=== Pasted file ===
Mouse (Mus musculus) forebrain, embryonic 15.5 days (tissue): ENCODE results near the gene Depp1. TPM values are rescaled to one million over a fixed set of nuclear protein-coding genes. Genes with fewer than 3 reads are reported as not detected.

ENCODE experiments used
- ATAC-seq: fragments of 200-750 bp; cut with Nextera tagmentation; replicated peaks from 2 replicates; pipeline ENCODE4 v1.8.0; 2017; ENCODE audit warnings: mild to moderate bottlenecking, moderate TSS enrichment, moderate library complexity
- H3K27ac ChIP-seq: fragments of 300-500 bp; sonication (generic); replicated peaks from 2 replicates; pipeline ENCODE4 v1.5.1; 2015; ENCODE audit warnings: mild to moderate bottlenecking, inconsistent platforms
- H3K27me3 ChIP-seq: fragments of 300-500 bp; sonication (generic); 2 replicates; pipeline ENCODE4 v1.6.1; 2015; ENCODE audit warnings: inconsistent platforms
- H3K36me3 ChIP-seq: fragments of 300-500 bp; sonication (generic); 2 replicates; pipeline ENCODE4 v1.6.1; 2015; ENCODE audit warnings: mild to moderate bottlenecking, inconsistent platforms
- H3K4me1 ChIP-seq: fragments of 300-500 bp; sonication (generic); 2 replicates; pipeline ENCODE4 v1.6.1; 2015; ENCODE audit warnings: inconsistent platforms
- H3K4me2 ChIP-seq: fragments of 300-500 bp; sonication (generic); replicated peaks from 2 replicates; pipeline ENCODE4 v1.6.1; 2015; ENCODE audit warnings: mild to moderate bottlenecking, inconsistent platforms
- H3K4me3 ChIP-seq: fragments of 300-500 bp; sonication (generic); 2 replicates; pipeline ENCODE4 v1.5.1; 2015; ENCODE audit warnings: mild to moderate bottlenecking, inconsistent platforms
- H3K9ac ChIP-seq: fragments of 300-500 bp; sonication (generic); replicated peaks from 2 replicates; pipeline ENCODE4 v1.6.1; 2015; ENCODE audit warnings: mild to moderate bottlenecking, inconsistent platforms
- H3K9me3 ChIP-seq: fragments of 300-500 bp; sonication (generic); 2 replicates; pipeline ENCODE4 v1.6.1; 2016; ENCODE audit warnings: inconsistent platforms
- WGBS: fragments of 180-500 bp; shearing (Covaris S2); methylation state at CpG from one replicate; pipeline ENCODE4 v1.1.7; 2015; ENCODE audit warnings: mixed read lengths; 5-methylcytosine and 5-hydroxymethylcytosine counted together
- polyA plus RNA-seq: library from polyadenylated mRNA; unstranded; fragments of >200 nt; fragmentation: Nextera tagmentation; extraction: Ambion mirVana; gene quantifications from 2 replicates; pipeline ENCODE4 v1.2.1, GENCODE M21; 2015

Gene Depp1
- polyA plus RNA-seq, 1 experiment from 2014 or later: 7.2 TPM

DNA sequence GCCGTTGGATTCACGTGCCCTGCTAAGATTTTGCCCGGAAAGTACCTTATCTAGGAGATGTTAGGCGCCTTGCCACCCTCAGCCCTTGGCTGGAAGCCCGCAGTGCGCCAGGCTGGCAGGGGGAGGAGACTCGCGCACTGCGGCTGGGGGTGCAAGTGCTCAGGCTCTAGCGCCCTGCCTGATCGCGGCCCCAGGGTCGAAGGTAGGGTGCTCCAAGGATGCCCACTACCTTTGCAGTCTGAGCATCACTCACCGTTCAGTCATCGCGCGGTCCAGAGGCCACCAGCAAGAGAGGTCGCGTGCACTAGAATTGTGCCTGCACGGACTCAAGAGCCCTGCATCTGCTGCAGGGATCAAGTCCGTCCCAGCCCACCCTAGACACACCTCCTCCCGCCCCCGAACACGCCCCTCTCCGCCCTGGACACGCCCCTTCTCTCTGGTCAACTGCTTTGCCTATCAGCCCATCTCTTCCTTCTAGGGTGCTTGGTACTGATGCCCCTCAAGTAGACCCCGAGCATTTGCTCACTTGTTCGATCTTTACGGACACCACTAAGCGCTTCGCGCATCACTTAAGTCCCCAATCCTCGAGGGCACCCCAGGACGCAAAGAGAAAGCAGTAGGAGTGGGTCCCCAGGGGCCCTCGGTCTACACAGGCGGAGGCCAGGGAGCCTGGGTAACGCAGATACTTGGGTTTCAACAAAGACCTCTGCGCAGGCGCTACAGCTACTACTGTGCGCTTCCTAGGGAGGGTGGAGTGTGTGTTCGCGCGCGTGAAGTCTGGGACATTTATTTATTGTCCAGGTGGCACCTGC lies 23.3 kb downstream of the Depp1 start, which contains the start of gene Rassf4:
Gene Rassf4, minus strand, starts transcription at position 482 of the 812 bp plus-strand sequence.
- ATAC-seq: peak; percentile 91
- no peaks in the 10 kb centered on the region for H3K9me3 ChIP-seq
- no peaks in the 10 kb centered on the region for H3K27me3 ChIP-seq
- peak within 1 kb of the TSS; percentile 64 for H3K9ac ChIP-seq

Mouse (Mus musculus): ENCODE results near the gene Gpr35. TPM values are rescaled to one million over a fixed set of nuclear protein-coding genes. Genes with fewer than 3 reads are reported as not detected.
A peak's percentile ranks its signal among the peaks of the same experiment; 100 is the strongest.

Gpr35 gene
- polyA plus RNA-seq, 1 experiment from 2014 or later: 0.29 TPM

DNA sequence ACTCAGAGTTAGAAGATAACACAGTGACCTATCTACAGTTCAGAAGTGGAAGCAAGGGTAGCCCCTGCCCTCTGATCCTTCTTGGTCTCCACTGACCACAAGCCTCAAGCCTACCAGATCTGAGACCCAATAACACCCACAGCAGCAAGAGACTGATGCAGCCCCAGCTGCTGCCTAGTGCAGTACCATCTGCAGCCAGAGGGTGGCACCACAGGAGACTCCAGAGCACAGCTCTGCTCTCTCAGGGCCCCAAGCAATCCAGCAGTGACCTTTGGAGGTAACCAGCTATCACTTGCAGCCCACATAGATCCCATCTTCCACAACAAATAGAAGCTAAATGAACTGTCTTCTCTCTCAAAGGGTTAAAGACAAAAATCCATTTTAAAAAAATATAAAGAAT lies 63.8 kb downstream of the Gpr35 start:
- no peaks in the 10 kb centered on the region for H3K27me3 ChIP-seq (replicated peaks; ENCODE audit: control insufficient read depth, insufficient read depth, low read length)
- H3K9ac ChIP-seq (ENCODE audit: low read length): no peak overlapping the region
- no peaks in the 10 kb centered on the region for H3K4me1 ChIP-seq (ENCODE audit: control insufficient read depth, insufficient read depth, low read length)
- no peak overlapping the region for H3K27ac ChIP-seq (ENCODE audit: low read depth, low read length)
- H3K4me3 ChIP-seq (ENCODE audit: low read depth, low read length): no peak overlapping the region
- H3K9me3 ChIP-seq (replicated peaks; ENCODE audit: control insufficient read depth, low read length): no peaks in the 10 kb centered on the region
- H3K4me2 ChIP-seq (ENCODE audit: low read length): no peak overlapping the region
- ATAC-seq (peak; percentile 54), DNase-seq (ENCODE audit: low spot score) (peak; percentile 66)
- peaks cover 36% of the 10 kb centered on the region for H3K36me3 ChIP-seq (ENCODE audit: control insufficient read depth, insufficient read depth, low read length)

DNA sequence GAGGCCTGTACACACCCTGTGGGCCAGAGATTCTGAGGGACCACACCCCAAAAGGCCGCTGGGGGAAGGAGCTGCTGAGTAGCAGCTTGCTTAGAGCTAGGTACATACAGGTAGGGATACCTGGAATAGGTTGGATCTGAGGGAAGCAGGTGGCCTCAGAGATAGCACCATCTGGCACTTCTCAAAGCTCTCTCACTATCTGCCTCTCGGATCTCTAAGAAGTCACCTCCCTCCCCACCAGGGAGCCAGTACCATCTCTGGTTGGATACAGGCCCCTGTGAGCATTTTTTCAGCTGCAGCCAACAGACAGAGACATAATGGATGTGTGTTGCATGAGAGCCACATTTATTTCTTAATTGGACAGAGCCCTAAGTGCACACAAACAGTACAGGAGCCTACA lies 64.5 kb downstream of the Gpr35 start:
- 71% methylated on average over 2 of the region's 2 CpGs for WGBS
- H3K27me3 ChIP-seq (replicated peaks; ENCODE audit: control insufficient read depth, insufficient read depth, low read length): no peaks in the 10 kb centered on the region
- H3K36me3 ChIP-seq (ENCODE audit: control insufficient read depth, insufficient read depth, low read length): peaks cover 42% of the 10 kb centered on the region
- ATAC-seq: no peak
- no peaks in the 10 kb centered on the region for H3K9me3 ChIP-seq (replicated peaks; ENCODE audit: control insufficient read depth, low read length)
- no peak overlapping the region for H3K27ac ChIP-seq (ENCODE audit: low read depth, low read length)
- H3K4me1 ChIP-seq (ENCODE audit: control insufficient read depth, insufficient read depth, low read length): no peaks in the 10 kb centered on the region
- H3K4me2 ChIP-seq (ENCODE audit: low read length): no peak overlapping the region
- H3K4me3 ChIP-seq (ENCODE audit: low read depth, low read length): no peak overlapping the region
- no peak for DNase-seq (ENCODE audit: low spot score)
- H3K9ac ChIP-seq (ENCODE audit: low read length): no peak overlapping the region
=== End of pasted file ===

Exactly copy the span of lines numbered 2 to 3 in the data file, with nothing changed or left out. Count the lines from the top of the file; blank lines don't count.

ENCODE experiments used
- ATAC-seq: fragments of 200-750 bp; cut with Nextera tagmentation; replicated peaks from 2 replicates; pipeline ENCODE4 v1.8.0; 2017; ENCODE audit warnings: mild to moderate bottlenecking, moderate TSS enrichment, moderate library complexity